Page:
Tuesday, 29 December 2015

Rituals of Grief






































“Three Women at the Spring” by Pablo Picasso (1921)


It’s always people who are sad over people who couldn’t care less
I could spoil their sadness with my trouble if I were selfish enough  
I would turn the depression into a competition
And crown myself the winner
Of frowns and folding foreheads and sour faces
Fortunetellers leech off facial expressions until they meet their clients
Masked and miserable
What constructs the architecture of a mask, that, once worn
Eyes are inside the sockets of marble balconies
A mask is a container for tears

Wipe softly away the sorrow to spare the salt done bloody
Water will almost dilute with anything
Blood spoils almost everything 
Bar the blood donation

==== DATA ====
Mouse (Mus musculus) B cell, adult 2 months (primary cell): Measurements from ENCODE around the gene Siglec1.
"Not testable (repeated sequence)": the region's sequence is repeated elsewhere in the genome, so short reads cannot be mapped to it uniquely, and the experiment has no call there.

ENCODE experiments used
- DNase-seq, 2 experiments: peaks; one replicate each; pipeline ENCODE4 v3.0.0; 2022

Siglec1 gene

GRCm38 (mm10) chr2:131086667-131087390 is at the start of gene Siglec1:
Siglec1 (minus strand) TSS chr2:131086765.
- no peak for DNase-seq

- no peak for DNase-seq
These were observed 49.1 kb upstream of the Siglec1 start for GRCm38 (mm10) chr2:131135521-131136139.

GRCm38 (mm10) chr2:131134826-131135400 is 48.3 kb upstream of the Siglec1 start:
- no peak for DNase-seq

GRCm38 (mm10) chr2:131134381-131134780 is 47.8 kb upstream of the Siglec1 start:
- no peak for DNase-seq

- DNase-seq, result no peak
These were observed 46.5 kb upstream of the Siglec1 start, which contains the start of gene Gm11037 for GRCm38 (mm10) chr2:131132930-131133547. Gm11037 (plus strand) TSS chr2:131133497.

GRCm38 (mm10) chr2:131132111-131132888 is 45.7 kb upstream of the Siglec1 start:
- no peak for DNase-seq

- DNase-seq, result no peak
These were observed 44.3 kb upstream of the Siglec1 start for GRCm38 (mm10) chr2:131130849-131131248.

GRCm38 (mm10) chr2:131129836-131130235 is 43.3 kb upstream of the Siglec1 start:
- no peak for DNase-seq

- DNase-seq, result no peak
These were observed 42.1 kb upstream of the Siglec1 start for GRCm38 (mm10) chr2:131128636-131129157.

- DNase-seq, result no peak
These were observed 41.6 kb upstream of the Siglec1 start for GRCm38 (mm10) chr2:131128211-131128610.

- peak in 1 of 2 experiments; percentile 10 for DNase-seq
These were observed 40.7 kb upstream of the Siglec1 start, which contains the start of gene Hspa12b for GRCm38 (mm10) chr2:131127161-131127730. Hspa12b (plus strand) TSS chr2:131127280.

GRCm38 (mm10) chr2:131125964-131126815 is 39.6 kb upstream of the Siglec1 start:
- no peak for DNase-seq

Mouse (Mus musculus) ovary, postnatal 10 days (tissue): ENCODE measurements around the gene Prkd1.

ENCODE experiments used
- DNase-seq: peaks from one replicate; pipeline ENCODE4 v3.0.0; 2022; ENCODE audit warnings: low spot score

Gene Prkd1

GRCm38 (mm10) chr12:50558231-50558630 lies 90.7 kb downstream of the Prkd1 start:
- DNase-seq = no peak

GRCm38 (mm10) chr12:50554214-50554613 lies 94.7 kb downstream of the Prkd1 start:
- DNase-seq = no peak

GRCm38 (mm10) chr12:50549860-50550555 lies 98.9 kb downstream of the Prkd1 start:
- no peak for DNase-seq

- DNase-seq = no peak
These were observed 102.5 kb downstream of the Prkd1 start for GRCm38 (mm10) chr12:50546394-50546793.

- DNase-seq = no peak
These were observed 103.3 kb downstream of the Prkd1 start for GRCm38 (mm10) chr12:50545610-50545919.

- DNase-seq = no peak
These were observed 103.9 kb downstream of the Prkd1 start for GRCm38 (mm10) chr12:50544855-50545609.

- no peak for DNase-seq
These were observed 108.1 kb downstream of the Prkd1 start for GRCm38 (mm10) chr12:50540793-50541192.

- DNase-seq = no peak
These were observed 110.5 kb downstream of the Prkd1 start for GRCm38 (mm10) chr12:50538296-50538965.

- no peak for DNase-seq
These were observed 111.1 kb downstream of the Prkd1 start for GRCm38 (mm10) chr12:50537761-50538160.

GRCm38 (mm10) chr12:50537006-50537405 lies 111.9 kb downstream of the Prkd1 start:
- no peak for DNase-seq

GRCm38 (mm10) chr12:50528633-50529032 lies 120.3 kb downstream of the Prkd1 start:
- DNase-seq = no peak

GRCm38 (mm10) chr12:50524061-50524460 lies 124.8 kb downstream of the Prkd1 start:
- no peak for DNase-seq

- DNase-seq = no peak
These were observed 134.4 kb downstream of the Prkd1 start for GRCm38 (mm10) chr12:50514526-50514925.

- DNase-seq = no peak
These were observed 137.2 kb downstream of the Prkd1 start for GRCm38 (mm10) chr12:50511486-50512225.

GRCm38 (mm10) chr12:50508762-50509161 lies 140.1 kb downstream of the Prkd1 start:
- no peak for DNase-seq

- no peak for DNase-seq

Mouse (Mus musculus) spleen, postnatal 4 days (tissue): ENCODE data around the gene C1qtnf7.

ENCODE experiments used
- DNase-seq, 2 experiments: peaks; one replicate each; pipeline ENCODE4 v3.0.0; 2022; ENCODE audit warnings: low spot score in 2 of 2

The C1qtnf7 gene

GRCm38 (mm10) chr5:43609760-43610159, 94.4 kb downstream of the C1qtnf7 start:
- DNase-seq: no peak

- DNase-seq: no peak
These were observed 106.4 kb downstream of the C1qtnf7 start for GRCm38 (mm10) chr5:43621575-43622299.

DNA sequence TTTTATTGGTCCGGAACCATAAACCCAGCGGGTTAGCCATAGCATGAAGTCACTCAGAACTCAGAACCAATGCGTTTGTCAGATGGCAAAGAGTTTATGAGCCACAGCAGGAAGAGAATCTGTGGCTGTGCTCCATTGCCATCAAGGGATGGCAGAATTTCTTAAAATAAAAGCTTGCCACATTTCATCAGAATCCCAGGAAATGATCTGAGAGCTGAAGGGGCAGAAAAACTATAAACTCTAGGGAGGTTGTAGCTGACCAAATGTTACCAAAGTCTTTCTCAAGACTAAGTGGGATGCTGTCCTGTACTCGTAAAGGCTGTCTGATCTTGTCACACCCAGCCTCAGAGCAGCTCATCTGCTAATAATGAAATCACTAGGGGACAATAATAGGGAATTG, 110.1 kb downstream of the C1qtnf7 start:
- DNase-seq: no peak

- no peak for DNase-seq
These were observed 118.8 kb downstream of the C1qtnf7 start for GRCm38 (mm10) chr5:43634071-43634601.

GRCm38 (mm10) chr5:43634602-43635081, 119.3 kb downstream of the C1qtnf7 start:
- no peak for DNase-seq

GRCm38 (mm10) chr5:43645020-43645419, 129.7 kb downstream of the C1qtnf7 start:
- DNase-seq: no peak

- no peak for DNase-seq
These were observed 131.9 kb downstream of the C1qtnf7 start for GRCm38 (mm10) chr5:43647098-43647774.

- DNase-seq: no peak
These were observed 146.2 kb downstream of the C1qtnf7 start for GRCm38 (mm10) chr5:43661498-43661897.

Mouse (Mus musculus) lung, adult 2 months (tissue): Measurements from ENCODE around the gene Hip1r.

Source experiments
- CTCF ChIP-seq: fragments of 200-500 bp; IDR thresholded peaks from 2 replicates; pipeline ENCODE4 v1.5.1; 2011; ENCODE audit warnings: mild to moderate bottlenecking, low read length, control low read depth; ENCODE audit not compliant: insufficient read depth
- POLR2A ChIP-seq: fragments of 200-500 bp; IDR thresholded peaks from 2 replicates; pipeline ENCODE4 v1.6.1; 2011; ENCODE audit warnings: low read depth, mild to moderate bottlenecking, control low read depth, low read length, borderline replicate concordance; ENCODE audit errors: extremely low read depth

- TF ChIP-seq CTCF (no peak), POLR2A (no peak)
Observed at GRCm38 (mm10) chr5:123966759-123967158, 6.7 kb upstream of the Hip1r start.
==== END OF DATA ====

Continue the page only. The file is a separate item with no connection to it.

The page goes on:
The bags that contain our blood are holy
But blood is not even red
It’s the purple swallowing of cheerful wine
Boast charity
On plasma screens
The weatherman is the only hope of foreseeing the future

Nurse swollen bodies in cotton candy and hurdle over clouds ten feet long
Five feet wide
For the giant they have a special coffin
The giant doesn’t want to live too long
Doesn’t want to be so old he can’t remember how old he is
It will rain during the giant’s funeral even in summer it shall rain
Or else
He’ll never rest
In peace 
The music plays when they slam the lid